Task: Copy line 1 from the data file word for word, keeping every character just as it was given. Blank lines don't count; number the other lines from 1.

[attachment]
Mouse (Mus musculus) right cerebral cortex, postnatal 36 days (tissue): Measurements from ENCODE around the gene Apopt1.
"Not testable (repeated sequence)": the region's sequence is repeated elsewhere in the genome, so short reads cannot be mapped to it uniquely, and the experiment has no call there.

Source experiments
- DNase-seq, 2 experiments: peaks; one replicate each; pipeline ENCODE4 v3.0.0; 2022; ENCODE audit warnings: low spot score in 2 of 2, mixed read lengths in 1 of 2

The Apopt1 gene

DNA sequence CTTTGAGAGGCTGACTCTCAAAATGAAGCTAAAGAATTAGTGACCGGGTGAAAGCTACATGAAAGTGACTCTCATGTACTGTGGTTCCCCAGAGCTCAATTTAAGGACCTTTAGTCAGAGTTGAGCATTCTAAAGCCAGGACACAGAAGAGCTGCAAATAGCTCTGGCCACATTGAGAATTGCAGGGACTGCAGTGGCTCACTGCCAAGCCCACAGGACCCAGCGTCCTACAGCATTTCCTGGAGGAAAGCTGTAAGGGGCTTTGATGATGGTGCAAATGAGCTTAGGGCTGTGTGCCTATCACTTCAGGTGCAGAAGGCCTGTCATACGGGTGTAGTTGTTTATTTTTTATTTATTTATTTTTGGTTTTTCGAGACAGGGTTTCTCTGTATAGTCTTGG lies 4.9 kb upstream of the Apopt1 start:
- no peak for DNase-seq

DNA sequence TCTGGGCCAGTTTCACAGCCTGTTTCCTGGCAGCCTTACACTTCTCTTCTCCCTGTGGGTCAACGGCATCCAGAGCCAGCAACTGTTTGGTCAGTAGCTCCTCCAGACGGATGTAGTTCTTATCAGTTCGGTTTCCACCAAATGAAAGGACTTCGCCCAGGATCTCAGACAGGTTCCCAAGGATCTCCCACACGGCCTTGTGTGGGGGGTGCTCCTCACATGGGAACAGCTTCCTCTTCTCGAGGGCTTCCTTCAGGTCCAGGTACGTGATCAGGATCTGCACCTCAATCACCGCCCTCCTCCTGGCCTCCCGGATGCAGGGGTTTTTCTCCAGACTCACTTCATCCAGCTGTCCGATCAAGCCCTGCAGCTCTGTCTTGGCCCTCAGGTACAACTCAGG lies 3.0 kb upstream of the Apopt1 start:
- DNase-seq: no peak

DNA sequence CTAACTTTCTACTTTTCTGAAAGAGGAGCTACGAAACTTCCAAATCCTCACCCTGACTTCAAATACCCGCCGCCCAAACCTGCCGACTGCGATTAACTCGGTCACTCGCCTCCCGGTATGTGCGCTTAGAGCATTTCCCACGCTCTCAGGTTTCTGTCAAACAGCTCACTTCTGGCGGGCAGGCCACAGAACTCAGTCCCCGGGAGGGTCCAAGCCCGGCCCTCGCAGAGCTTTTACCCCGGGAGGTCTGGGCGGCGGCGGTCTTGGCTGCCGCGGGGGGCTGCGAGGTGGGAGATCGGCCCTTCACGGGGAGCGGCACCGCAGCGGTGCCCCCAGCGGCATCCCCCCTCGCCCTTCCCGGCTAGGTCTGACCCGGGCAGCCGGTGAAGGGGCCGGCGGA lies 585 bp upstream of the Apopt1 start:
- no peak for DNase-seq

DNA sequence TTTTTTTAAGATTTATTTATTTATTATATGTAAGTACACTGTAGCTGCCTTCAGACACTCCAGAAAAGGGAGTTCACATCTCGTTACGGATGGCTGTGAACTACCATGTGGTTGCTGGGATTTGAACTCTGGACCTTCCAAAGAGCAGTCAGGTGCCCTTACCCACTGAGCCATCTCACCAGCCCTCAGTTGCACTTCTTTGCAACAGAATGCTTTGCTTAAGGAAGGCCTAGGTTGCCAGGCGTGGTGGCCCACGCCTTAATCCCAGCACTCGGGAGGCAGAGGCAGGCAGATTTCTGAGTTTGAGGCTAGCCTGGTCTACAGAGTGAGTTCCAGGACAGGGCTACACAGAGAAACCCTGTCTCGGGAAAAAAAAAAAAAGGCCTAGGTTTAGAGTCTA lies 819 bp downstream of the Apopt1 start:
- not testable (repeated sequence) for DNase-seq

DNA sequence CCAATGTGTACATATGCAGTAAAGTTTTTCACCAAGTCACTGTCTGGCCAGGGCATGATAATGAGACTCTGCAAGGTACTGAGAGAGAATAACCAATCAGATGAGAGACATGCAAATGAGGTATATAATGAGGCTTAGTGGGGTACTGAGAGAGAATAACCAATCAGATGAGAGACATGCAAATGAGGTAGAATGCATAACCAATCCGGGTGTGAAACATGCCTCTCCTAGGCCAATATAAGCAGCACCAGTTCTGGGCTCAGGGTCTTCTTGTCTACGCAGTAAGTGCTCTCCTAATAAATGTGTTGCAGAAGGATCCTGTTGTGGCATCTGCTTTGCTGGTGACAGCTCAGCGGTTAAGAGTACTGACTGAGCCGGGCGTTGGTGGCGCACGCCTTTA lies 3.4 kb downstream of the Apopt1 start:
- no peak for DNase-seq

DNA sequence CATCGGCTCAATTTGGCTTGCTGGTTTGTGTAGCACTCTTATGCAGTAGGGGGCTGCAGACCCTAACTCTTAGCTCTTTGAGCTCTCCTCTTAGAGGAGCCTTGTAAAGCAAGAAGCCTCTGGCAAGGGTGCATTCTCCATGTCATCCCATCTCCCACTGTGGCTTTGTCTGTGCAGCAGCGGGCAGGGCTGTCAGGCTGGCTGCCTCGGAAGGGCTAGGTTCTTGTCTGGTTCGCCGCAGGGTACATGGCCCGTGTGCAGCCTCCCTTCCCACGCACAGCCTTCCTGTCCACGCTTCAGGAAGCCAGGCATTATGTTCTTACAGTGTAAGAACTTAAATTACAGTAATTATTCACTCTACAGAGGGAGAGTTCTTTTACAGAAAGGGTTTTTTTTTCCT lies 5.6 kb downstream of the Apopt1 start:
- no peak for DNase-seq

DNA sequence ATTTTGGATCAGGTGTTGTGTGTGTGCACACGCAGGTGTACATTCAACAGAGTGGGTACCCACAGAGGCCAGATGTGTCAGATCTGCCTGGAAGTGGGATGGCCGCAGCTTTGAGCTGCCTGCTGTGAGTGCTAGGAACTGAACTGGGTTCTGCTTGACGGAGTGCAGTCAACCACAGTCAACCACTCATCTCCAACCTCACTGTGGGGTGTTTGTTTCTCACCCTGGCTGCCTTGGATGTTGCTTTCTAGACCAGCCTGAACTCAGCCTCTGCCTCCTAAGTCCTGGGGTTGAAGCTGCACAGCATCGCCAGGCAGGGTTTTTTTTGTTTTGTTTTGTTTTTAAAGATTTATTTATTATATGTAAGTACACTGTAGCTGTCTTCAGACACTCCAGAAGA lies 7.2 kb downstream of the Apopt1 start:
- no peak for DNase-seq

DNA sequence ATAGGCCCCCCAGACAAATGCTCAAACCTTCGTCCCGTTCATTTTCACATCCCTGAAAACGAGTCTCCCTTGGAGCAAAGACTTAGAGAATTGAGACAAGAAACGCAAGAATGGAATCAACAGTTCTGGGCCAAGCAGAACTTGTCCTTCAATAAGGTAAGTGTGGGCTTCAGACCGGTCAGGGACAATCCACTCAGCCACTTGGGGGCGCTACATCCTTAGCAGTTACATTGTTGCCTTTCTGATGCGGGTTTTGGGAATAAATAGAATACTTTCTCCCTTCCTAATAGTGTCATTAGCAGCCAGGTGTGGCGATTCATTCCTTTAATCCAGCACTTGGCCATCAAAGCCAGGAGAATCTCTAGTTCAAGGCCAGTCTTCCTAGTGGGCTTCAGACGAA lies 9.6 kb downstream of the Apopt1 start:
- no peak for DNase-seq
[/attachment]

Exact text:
Mouse (Mus musculus) right cerebral cortex, postnatal 36 days (tissue): Measurements from ENCODE around the gene Apopt1.